Don’t hold that desperate click-me headline against Claire Dederer. Her essay in the March issue of the Atlantic is witty, smart and nuanced. The author of a 2010 memoir called “Poser: My Life in Twenty-three Yoga Poses” (FSG), Dederer brings the same limber style to this reflection on women writers. Moving from Anaïs Nin, the diarist who got around, to Sophie Fontanel, the editor of French Elle who gave up sex, she offers a critical overview of the undulating course of lustful confession.
She begins by acknowledging that female desire has been endlessly and elaborately documented in novels, memoirs, popular science and films: “The cultural speculum has been firmly inserted for a good look around.” But has all that investigation really clarified anything for women, she wonders. Working on a new memoir about her sexual experience, Dederer finds that the territory is still fraught.
“My desire is always guessing, often second-guessing,” she writes. “Female lust is a powerful force, but it surges in the form of an interrogation, rather than a statement. Not I want this but Do I want this? What exactly do I want? How about now? And now?”
While earlier feminist writers boldly cast off inhibitions to challenge the culture’s prim sensibilities, Dederer has discovered that she’s part of a new wave of memoirists who are willing — and able — to be more candid about the complications of desire. But sometimes that can feel like a betrayal of the battle their mothers and grandmothers fought.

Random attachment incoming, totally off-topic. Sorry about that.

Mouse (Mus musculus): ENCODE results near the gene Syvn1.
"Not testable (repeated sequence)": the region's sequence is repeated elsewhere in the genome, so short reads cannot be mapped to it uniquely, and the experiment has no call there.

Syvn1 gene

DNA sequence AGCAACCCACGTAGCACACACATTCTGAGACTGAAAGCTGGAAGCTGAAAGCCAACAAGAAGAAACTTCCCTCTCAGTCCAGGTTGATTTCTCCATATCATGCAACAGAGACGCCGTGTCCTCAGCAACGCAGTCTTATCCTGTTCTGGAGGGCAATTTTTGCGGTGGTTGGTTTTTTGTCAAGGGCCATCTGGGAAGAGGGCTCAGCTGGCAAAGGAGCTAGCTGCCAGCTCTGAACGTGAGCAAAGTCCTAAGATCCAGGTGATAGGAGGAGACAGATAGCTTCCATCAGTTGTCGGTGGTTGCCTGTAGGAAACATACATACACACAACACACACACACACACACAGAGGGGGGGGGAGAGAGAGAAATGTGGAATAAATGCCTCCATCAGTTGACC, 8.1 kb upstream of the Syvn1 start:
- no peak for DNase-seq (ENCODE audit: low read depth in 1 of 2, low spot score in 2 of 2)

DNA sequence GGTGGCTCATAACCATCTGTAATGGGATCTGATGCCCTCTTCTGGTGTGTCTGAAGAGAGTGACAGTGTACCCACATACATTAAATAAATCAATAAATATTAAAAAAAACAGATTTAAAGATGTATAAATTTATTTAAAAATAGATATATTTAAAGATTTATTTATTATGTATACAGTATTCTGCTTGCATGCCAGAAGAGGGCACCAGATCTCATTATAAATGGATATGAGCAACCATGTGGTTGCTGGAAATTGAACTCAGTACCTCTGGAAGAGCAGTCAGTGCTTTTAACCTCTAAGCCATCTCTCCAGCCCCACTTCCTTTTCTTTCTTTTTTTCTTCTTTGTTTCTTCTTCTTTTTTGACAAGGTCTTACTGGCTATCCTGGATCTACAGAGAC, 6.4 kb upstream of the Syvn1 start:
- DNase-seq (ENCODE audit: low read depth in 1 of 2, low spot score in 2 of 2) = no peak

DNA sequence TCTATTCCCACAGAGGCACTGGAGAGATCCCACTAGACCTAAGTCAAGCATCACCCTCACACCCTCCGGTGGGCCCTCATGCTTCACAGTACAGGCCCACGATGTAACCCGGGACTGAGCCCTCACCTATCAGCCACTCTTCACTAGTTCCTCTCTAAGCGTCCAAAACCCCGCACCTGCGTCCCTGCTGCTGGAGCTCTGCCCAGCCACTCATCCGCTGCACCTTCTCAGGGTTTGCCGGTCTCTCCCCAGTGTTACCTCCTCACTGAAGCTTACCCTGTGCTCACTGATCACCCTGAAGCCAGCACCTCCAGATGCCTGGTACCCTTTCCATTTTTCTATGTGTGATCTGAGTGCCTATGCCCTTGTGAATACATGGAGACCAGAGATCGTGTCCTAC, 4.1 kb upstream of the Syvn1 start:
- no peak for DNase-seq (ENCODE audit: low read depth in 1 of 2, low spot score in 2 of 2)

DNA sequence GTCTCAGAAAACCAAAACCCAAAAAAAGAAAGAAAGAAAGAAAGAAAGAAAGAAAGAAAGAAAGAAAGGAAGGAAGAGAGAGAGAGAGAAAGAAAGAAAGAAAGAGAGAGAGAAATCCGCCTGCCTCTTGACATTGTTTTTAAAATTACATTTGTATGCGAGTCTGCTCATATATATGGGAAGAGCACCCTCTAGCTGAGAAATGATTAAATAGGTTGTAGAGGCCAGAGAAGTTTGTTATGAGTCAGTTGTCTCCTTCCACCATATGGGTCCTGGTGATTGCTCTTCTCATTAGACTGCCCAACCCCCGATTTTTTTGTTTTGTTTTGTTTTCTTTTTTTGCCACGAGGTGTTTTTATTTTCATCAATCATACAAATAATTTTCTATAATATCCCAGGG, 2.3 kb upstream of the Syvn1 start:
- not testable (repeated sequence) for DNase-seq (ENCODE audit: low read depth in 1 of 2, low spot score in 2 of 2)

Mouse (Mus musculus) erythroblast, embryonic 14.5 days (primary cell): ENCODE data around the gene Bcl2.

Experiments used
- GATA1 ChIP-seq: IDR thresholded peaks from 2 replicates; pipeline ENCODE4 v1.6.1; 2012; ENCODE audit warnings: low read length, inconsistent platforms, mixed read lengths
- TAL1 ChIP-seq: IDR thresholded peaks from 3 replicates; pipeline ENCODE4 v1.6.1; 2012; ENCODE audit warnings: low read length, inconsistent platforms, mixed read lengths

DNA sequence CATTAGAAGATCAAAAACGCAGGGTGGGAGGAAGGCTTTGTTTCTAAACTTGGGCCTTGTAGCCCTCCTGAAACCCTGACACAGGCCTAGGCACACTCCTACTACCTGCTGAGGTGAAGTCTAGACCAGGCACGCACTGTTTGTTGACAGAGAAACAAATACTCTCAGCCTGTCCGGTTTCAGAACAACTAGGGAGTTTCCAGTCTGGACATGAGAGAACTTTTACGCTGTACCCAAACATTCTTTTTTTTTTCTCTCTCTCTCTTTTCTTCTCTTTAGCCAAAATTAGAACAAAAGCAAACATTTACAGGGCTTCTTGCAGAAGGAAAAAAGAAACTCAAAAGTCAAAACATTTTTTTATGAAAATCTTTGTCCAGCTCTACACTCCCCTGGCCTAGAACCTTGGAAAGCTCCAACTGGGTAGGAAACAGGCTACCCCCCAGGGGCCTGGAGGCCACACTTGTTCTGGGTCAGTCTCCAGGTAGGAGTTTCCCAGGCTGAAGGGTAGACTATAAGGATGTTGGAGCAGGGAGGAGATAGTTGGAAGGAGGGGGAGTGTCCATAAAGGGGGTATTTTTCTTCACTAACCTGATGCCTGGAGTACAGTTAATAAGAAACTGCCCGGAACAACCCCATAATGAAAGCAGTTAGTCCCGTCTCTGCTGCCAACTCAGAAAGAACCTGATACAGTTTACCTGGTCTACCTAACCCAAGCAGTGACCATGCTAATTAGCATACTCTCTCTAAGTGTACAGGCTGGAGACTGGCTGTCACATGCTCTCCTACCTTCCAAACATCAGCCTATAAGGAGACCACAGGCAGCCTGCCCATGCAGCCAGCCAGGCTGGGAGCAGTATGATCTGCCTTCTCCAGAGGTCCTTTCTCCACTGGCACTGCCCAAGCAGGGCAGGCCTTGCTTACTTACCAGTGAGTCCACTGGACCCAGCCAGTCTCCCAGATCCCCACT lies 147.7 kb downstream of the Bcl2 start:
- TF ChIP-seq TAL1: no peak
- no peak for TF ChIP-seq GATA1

“The consensus that female lust is normal and real has been a long time coming,” Dederer writes, “so long that any acknowledgment that our desire is adulterated by doubt can still seem anti-woman, or anti-sex, or anti-sexual-woman (or just a downer). The challenge that the new group of memoirs converges on is to show otherwise: to get at what feels true, which is that the endless internal oscillation that happens during sex needn’t sabotage our sexual experience, much less our autonomy. If questioning can’t be part of expressing female desire, that is a diminishment.”
The distance between the thoughtful women discussed in this essay and the drunken frat boys depicted in Caitlin Flanagan’s sometimes hilarious, often shocking and ultimately depressing cover story is so vast that they might as well be on different planets. (Mars and Venus aren’t far apart enough. How about Earth and Uranus? — a bad joke you’ll get when you read Flanagan’s introduction.) This is the most engaging issue of the Atlantic that I’ve read in years.